A Clinton-Trump matchup in the general election is historic for multiple reasons, foremost among them the unprecedented unlikability of both candidates. But while Trump remains the more unlikable of the two, the numbers are steadily increasing in his favor as the Republican establishment myopically rallies behind his campaign. Clinton’s unfavorable ratings, on the other hand, have remained largely consistent since the beginning of April. Her popularity is largely concentrated among self-identified Democrats while the Trump campaign has relied mostly on support from right-leaning independents (independents of all sorts comprise nearly forty percent of the electorate). So too has the Sanders campaign drawn from this pool of supposedly unaffiliated citizens — who in reality harbor partisan stances but abhor the associated labels — as evidenced by the tremendous success of the senator from Vermont in open primaries. Though the Democratic elite are admonishing Sanders supporters to line up behind Clinton, the brief foray of these independent voters into the political process may very well begin and end with the Sanders campaign, writes Joshua Holland in The Nation, as independent voters are “more likely to just stay home in November” — evidenced by the much-maligned “Bernie or Bust” movement which threatens to rob Clinton of the presidency she has long considered inevitable.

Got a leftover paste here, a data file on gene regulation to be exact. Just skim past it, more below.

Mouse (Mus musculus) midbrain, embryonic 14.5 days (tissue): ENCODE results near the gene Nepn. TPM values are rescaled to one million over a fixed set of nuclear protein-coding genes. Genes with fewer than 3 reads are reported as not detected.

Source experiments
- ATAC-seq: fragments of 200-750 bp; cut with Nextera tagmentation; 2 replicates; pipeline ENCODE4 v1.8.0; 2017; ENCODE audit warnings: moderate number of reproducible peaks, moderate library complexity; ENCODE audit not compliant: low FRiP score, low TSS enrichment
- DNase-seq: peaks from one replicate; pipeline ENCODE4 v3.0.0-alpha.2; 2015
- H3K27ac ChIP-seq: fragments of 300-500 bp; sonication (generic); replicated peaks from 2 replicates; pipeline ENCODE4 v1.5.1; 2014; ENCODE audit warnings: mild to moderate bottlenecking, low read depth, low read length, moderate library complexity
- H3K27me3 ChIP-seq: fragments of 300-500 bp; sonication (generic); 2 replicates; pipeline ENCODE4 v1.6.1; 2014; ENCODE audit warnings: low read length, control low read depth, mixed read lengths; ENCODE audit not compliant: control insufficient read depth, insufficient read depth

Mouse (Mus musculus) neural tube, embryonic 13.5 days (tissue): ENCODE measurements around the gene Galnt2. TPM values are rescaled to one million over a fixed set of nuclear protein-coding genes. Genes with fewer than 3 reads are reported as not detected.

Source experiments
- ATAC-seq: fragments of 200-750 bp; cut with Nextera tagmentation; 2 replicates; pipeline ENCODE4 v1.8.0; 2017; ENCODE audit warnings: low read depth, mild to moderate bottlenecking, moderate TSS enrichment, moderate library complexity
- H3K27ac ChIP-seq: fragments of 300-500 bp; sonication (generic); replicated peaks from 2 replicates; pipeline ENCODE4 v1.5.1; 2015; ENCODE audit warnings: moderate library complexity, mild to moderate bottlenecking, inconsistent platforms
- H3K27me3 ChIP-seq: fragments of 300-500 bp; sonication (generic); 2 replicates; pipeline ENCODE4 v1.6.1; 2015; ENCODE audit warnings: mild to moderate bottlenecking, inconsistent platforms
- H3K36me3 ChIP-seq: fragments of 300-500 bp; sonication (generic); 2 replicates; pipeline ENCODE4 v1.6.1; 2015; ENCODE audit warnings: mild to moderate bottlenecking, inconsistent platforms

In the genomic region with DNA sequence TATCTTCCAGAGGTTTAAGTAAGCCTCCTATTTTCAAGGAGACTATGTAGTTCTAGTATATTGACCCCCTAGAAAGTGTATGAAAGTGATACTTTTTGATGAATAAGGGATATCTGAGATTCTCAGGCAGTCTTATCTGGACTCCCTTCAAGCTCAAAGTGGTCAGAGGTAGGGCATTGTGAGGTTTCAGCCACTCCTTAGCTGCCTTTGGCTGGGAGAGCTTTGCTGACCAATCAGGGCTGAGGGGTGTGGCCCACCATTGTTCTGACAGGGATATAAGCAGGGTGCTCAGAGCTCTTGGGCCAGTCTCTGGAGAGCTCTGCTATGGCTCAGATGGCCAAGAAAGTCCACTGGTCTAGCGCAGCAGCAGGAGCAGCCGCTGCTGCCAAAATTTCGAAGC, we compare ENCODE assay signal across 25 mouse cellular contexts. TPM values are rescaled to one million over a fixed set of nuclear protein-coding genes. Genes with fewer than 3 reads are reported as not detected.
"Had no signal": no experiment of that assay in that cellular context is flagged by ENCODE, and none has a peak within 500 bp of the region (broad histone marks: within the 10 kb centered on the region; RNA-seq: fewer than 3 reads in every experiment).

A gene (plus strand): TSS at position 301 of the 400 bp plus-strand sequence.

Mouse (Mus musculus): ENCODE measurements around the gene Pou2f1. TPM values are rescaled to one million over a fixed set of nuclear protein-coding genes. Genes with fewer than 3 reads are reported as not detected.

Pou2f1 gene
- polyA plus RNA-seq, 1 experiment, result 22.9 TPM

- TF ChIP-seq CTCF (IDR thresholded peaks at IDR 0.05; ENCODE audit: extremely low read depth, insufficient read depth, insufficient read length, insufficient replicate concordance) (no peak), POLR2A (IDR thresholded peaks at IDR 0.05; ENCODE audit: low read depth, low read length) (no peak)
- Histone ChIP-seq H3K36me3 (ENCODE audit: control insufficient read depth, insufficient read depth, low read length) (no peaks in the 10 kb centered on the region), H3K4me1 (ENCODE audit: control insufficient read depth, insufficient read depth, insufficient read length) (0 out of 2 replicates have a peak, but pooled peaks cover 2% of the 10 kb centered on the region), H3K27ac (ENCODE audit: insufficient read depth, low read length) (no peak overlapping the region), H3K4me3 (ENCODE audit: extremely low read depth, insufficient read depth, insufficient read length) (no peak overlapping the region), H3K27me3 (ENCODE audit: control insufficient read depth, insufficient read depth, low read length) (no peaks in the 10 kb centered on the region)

Though the anti-establishment parallels of the two campaigns are striking, Sanders voters and Trump voters differ dramatically in the tenor of their aspirations. The Sanders campaign — and progressive ideology in general — has its allure in the hope of its promised future. Reactionaries throughout history, among whom Trump and his supporters are the most vivid example in recent years, operate on a different emotion: fear. The longing for a nonexistent past embodied in slogans emblazoned on hats and T-shirts — “Make America Great Again” — leaves unspoken the foundational premise of Trump’s appeal, a perceived loss of privilege seen not as the erosion of an oppressive status quo but rather as an abandonment of the way things were in a falsely idealized golden age. In fighting to regain this privilege, a sizable segment of white America has abandoned all pretense of civility and has chosen a crass demagogue as their savior.